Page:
Just like the first day of Riot Fest Denver, the second day of the punk-rock celebration in the small Colorado town of Byers was filled with incredible music and colorful characters. But what fans will remember most is the rain — the relentless, freezing and lightning-accompanied rain.
The festival was evacuated around 6:45 p.m. on Sunday due to a severe storm passing through the area, bringing with it high winds, torrential rains and lightning. While soggy people hug out in their cars — or at Byers High School with Arapahoe County Sheriff officers — bands, crews, staff and other evacuees hung out in the catering hall, where there was food, a mini-bar and football on TV.
After more than a two-hour delay, tech crews dried stages off, amps were uncovered and abbreviated sets began at 9 p.m. to a much lighter crowd. The faithful who stayed were rewarded with a blistering set from Rancid, an incredible dance party with Matt & Kim and an electric set by headliner Blink-182.
Here are some of the day’s highlights:
Rancid. I overheard someone saying they were surprised that Tim Armstrong looks like someone’s dad on stage. Well, that’s because Tim Armstrong was born in 1966. And he’s still bringing it harder than most people out there. Rancid took the stage at about 9:40 p.m. and the rain came back about four or five songs into the set. As crews scrambled to cover equipment, the band played on, splashing the puddles at their feet and whipping the crowd into a frenzy. Hundreds sang along with every word while getting soaked to the bones.
Peelander Z. The band calls themselves “Japanese Action Comic Punk” and, as ridiculous as that sounds, it is scarily accurate. Peelander Z takes the stage with each member clothed in mono-colored costumes — think Power Rangers on a bad acid trip — and performs a set like a luchadore match with audience participation. High energy, ridiculous antics and solid punk rock. The high point of the set was Kris Roe of the Ataris filling in on guitar so the band could roam among the audience.
Matt & Kim. The Brooklyn, NY-based duo played their hearts out after their set was delayed. Always a crowd favorite for their high-energy performances, they took it to an entirely new level at Riot Fest when Kim danced so hard she actually split her pants.
Public Enemy. What can I say. The S1W’s coordinated steps were not as coordinated. Terminator X wasn’t there, replaced by DJ Lord. Flav’s a little older and Chuck D has a little more grey in his whiskers. And Public Enemy was just as great as they’ve always been, bringing conscious, educational, hardcore and brilliant music designed to make people question their definition of comfort and reality. Sidenote: Hearing “Can’t Truss It” live was the ultimate experience. And major props to Chuck D for taking a moment of silence for everyone affected by the floods in Colorado.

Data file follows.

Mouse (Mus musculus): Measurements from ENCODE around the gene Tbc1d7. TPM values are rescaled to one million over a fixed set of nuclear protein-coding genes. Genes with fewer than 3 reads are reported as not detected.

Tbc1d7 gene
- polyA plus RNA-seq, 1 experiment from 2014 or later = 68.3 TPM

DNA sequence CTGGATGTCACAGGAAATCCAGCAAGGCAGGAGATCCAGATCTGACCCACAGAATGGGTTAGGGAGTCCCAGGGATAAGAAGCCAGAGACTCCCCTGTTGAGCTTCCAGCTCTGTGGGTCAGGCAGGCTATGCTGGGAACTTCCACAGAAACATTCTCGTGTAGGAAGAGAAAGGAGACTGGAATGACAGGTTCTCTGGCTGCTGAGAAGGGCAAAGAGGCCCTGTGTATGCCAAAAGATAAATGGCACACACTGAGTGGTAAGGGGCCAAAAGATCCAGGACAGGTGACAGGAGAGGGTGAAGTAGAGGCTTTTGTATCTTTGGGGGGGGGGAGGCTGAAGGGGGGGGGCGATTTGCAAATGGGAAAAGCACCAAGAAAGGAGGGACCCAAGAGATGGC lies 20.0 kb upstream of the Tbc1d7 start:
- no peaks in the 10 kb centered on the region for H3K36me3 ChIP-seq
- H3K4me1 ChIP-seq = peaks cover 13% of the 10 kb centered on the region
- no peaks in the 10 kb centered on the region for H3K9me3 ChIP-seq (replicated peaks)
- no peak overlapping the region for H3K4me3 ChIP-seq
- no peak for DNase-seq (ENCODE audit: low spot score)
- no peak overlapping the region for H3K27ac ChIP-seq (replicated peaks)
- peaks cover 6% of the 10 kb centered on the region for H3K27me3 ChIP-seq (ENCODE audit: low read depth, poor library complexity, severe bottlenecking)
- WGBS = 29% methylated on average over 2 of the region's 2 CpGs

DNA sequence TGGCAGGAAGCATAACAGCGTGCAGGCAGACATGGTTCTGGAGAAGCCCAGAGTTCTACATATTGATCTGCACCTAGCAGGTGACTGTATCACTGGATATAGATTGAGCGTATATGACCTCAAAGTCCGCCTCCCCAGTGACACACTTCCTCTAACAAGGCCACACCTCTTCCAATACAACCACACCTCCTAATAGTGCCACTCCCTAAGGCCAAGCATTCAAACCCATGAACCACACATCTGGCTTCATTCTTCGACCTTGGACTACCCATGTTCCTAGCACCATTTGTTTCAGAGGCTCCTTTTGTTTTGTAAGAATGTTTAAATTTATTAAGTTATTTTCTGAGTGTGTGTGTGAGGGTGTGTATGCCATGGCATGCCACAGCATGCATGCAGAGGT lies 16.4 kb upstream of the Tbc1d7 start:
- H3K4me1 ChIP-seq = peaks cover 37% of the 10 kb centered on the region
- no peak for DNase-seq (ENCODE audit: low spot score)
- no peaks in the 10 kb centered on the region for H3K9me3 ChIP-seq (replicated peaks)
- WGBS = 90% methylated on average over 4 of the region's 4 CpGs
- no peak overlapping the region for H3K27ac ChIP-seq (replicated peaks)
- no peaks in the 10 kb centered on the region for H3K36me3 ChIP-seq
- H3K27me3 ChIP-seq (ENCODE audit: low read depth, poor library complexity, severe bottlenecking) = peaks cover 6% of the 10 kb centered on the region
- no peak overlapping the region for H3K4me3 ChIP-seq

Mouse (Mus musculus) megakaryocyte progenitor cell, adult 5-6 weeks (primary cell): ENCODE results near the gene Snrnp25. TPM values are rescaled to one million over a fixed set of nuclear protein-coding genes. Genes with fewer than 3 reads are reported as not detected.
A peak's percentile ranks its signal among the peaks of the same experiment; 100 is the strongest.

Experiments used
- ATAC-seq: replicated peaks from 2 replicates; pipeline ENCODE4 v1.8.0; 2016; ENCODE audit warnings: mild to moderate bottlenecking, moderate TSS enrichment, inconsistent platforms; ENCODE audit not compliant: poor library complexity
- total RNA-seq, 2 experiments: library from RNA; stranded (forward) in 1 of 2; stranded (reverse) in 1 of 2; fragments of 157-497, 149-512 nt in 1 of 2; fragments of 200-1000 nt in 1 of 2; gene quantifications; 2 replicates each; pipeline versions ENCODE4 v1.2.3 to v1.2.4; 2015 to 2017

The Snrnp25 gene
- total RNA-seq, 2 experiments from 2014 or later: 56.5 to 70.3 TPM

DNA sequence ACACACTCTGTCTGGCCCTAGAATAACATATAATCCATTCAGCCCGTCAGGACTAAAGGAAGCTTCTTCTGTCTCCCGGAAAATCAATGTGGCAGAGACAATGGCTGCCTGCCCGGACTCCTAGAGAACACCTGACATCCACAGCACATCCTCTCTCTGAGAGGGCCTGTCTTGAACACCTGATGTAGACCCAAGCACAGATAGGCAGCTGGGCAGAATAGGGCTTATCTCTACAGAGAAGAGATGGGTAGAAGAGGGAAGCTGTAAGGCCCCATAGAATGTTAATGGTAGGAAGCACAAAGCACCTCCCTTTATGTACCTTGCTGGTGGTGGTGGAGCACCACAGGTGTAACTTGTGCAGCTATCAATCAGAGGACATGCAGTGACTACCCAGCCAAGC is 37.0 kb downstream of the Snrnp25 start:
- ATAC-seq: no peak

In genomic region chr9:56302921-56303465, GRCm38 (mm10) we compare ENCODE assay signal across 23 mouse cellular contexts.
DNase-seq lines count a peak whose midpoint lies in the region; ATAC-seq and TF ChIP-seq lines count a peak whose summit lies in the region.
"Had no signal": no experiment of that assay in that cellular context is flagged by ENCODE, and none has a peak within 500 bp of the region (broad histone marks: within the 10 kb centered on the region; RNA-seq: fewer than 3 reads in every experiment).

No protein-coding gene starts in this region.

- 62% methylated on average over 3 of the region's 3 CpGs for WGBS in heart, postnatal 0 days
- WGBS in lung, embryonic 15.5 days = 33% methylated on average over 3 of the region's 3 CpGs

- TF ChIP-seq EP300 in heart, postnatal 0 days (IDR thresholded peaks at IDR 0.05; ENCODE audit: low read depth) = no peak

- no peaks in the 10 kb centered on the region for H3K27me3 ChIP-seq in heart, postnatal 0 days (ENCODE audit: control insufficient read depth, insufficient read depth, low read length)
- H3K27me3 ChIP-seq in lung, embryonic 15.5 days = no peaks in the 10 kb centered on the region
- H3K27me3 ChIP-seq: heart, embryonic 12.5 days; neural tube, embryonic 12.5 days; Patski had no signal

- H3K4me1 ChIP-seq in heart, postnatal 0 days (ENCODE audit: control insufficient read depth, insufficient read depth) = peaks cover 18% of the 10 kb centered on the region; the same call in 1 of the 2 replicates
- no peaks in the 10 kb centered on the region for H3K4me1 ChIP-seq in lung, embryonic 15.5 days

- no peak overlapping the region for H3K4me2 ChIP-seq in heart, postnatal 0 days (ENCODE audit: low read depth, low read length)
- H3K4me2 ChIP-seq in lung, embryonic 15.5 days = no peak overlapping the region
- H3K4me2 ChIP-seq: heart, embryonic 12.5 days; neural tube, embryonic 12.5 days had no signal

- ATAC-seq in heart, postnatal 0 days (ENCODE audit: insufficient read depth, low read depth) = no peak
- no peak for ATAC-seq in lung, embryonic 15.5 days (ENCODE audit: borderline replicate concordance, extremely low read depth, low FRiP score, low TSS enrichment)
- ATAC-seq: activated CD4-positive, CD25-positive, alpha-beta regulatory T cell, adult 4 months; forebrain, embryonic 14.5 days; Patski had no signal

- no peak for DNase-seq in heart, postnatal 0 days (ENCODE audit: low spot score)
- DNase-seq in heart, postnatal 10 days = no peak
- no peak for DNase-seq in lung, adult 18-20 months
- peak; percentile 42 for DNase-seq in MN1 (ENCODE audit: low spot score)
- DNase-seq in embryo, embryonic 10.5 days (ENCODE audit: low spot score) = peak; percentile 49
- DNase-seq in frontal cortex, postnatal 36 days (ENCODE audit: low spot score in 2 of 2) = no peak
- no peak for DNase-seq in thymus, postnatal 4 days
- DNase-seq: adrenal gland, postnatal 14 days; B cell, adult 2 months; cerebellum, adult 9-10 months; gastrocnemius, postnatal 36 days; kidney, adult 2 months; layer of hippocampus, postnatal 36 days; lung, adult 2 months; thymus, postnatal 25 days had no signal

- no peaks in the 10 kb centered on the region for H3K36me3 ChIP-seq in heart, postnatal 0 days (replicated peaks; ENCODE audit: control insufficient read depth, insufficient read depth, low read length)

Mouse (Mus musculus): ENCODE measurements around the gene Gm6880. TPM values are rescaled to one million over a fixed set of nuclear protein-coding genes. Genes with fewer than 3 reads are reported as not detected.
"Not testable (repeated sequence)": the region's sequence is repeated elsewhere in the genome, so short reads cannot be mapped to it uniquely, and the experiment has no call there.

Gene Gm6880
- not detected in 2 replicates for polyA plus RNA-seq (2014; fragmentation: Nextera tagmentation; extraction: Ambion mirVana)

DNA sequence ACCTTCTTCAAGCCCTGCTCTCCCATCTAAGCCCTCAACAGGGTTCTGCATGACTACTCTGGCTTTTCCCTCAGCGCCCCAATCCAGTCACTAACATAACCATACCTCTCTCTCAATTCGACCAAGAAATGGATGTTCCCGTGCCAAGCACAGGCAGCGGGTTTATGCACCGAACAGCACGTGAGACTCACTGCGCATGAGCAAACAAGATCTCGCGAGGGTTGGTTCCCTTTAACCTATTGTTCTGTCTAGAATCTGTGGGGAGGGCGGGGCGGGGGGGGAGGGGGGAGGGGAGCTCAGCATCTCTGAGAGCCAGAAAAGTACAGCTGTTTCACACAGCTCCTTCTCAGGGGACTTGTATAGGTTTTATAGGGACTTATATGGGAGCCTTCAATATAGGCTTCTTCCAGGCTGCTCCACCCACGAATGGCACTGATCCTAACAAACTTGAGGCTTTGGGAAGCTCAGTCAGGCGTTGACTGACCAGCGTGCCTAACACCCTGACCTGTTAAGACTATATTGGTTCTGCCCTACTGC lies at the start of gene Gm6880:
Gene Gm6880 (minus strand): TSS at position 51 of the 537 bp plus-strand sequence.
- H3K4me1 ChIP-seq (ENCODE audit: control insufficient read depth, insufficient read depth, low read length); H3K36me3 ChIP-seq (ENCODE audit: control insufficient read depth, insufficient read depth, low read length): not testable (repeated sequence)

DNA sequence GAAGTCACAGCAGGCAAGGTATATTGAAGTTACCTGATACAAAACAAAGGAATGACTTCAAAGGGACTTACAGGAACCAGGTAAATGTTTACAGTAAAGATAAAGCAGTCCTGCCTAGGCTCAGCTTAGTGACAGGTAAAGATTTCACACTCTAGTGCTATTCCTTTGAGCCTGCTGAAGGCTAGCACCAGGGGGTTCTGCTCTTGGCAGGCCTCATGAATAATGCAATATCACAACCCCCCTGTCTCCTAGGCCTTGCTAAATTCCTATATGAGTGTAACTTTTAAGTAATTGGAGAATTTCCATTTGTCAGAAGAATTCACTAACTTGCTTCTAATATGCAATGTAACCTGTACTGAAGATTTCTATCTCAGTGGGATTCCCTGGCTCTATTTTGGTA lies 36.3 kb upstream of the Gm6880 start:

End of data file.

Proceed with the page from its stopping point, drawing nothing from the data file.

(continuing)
Chuck Ragan. There are so many folk-rock bands getting attention these days, yet no one does it with the brilliant honesty of Chuck Ragan. The gravely-voiced vocalist from punk rock legends Hot Water Music has had a second coming of sorts with solo music and the success of the Revival Tour, an annual traveling punk, bluegrass and alt-country hootenany. When Ragan sings, it’s from his soul. His bandmates — including Denver’s Joe Ginsberg — were right in step during an incredibly tight set on Sunday that had the punks dancing next to the indie kids. In these times currently filled with hipster wannabe bands jumping on the alt-country bandwagon, be sure to not overlook the truth of Chuck Ragan. Give “Meet You in the Middle” a spin and see what I mean. Bonus: Naked Raygun pulled him up on stage during their set to guest vocal on “Mein Iron Maiden.” Doesn’t get better than that.
Blink-182. Blink 182 has never attempted to be a serious band and Travis Barker is arguably the only great musician in the group. And, as such, it’s somewhat unfair to compare them to some of the incredible musicians who played Riot Fest this year. Blink is known for ridiculous pop-punk, and that’s what the band does best. The trio tore through the major hits, hammed it up for the cameras, flipped off the crowd and generally acted like goofballs … and the crowd loved it. Overheard as we were all slogging out through ankle-deep mud: “That was the perfect end to a not-so-perfect day.”
Seth A. McConnell is a staff photographer for the YourHub section of the Denver Post and is a regular contributor to Reverb.